The question assumes, of course, that you know what a cookie is.
It’s a surprisingly simple concept that can be used in a variety of ways, ranging from tracking your behavior across the web to ensuring that you don’t need to log in every time you open even a single email.
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A cookie is…
Cookies are simply data a website asks your web browser to place on your computer. The next time you visit that same site, the web browser automatically sends any cookies it previously saved for that site.
Let’s say you visit a website — somerandomservice.com. When somerandomservice.com sends the page you requested back to your computer, it might include instructions that essentially say, “Here’s some data – 2139c9e36094e943f354af7e9c95e702 – and it’s called ‘id'”.
Your web browser stores the following basic1 information on your computer:
- site: somerandomservice.com
- cookie name: id
- cookie data: 2139c9e36094e943f354af7e9c95e702
Now, let’s say a week later you visit somerandomservice.com again. Your web browser makes a request similar to the following:
- site to visit: somerandomservice.com
- page to retrieve: “/” (the home page)
- cookie name left previously: id
- cookie data left previously: 2139c9e36094e943f354af7e9c95e702
In other words, the cookie left previously is provided each time you re-visit the same site. Whether the site does anything with that cookie is entirely up to the site.
It’s called a cookie because it doesn’t have to be anything specific. Cookie is just a generic term here for “data”.
That data could be a yes/no flag that you’ve visited the site before, or a number that somehow identifies you to that site (like the example I used above), or just about anything else the site-designer wants it to be.
Cookies in use
A simple example is a site where you need to log in. A cookie might be used to “remember” your log-in name if you want it to.
The first time you visit the site, you type in your log-in name and password and perhaps click a checkbox labeled “Remember me”. Once the login is successful, the site puts a cookie on your machine saying (for instance) “username=Leo”. The next time you visit that site, that cookie is automatically sent, so the site “knows” you’re Leo and fills in the username field for you.
Another example would be a web store’s shopping cart.
The first time you visit a site, you register and log in. The site places a cookie on your machine — not with anything you’d recognize,
but with some kind of unique identifier. Perhaps a retail store places your specific customer number in a cookie. When you return to that store’s website, your browser automatically provides it with your customer-number cookie, and the website knows you’re a returning customer.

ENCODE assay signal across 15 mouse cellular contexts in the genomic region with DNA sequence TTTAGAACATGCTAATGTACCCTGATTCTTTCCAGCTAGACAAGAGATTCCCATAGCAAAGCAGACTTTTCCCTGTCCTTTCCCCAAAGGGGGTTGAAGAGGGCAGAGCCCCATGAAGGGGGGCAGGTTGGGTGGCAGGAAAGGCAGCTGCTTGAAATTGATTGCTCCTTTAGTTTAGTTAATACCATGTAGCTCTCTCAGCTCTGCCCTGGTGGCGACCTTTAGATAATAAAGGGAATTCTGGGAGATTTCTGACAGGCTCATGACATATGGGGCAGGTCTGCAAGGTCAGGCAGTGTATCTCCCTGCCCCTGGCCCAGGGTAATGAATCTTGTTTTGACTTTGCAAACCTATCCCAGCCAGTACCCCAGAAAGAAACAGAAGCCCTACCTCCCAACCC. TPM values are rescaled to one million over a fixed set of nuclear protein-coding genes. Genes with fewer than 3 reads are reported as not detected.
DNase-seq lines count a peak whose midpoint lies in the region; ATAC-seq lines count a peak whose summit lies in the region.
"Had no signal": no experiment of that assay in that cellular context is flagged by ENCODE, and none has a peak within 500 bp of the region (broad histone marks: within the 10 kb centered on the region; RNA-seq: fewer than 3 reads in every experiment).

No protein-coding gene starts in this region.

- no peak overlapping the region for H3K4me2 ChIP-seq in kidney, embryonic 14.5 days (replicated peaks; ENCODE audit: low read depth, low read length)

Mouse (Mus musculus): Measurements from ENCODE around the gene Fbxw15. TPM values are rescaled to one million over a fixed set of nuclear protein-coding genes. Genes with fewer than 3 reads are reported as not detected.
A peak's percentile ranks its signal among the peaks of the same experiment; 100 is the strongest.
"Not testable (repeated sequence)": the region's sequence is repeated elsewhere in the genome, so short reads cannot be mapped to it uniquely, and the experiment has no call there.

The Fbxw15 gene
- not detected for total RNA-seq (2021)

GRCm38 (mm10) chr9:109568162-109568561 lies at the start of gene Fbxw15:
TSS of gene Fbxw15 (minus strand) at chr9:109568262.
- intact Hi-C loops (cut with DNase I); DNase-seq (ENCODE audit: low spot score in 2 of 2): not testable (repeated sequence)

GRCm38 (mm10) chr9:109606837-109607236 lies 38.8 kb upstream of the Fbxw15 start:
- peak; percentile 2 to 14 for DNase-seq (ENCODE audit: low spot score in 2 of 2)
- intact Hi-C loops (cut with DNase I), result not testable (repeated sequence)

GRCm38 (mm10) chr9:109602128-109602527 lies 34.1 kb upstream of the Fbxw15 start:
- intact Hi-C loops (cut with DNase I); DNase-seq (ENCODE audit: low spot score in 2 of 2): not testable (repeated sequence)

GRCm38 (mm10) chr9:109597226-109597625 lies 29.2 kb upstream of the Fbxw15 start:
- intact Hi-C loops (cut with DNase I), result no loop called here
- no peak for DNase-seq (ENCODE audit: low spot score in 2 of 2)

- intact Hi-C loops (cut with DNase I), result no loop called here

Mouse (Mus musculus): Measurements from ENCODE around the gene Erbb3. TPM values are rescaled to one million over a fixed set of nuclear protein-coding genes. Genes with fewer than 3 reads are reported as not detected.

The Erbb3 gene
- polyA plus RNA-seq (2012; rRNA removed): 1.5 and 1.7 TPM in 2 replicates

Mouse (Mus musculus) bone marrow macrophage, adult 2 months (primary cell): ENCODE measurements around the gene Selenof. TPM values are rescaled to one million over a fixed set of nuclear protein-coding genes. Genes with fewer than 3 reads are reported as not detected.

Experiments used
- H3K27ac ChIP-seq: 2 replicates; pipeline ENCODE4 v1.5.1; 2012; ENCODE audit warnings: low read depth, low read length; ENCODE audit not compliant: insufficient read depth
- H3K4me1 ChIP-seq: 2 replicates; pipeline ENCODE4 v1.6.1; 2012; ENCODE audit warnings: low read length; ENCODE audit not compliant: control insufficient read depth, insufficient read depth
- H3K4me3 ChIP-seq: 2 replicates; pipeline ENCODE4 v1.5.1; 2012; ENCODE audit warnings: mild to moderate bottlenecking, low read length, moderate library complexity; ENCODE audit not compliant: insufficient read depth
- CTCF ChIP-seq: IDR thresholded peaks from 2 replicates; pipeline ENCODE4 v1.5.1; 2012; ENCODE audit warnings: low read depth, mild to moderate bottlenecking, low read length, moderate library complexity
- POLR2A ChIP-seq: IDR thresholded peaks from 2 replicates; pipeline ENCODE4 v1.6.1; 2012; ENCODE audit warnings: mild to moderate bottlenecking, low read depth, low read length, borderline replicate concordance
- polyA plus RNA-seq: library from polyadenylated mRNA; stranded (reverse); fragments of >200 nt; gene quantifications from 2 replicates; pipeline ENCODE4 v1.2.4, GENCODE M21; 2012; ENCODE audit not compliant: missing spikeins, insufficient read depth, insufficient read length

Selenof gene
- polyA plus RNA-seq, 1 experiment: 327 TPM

A simple store might use your customer number to pre-load your shipping address for you when it comes time to check out. That’s not stored on your computer, but on the store’s computers. Since it knows who you are by virtue of the customer number, they can access their own database of customer information and retrieve your shipping address.
Some stores go even further, greeting you by name the moment you return before you even log in, or customizing the products they
display based on what they know to be your previous interests and purchase habits.2
This can happen all because a single cookie they placed on your machine the last time you visited lets them know immediately who you are when you return.
Not just anyone can see every cookie.
Cookies associated with “somerandomservice.com” cannot be read by any other site.
So yes, you might be sending information to somerandomservice.com, but that information goes only to somerandomservice.com and no one else. Similarly, your customer number at reallybigbookstore.com is stored in a cookie that’s accessible only to reallybigbookstore.com.
It’s important to realize that cookies only contain information placed there by the websites they’re associated with. That means they can only contain information the site already knows. A site might know your name, and display it in subsequent visits, but only because you told it your name during the previous visit.
Cookies are nothing more than a way for websites to remember something — anything they choose to remember — from visit to visit.
You can view cookies saved on your computer yourself. The technique varies depending on your browser.
- Click on the gear icon (formerly the Tools menu)
- Click on the Internet Options menu item
- Click on the General tab if it’s not already showing
- In the section labeled “Browsing history”, click on the Settings button
- Click on the View files button
Everything that begins with “cookie:” is a cookie placed by the named site.
- Click on the hamburger menu in the upper right of the FireFox menu bar
- Click on the Options menu item
- Click on Privacy & Security
- Under Cookies and Site Data, click on Manage Data.
- Click on the vertical ellipsis in the upper right of the Chrome menu bar
- Click on Settings
- Scroll to the bottom and click on Advanced
- Click on Content Settings
- Click on Cookies
- Click on See all cookies and site data
Cookies are basically harmless
Cookies in and of themselves are nothing to be concerned about. They enable a tremendous amount of functionality on the web. If you were to disable cookies completely, you’d quickly find that much of the web simply wouldn’t work, or would at least become exceptionally inconvenient.
Cookies can be used in some interesting ways, particularly by advertising networks, to tell more about you than you might expect. There’s another layer to the discussion that I investigate in What are tracking cookies and should they concern me?